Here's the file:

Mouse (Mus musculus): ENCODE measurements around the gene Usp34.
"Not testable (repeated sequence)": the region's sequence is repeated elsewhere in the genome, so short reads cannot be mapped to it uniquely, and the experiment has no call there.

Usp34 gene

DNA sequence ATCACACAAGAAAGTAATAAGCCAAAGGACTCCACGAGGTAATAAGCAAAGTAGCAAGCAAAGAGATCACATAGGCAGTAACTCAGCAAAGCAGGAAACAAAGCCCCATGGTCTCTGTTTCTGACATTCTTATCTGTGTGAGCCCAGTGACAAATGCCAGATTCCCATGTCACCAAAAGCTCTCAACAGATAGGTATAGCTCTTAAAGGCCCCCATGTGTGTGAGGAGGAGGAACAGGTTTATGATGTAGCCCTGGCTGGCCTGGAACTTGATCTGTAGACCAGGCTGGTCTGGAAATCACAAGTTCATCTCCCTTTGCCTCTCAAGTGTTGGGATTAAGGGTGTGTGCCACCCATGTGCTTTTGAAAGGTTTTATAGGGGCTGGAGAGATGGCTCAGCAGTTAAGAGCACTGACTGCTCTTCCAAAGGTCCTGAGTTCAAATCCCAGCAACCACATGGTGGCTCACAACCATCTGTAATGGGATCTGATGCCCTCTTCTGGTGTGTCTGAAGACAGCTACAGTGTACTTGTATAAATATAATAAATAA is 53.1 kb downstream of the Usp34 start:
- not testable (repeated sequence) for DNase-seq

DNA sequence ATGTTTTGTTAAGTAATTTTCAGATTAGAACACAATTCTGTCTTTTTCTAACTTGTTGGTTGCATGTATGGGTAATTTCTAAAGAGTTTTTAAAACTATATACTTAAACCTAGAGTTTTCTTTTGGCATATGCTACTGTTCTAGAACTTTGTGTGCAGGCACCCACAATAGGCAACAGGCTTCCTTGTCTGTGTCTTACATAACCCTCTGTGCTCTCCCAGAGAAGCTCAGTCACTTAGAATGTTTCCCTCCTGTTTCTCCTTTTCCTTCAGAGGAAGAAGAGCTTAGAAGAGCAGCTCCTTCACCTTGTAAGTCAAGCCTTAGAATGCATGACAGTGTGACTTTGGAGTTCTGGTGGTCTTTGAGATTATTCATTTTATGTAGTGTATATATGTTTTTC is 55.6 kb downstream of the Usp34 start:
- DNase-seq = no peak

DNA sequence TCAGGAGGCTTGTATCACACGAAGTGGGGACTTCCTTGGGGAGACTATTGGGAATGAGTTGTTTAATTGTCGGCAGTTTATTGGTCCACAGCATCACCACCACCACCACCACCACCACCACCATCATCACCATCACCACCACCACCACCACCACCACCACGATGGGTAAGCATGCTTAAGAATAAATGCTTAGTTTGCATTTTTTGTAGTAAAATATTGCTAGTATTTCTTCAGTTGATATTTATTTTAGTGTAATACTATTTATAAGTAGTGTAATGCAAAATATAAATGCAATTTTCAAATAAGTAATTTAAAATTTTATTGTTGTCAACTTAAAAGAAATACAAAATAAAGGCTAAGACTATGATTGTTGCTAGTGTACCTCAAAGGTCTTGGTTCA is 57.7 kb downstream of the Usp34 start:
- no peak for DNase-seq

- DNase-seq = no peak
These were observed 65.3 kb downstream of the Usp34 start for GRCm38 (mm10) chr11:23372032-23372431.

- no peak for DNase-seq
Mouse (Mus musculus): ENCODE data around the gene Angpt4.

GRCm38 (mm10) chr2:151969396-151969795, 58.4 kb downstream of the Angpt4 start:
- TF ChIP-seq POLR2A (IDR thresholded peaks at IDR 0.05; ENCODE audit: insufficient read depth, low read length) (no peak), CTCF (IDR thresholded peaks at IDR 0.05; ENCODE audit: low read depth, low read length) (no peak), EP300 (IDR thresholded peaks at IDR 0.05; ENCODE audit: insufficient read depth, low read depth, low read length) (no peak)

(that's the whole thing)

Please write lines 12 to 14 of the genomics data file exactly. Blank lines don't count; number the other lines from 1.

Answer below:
- no peak for DNase-seq
Mouse (Mus musculus): ENCODE data around the gene Angpt4.

GRCm38 (mm10) chr2:151969396-151969795, 58.4 kb downstream of the Angpt4 start: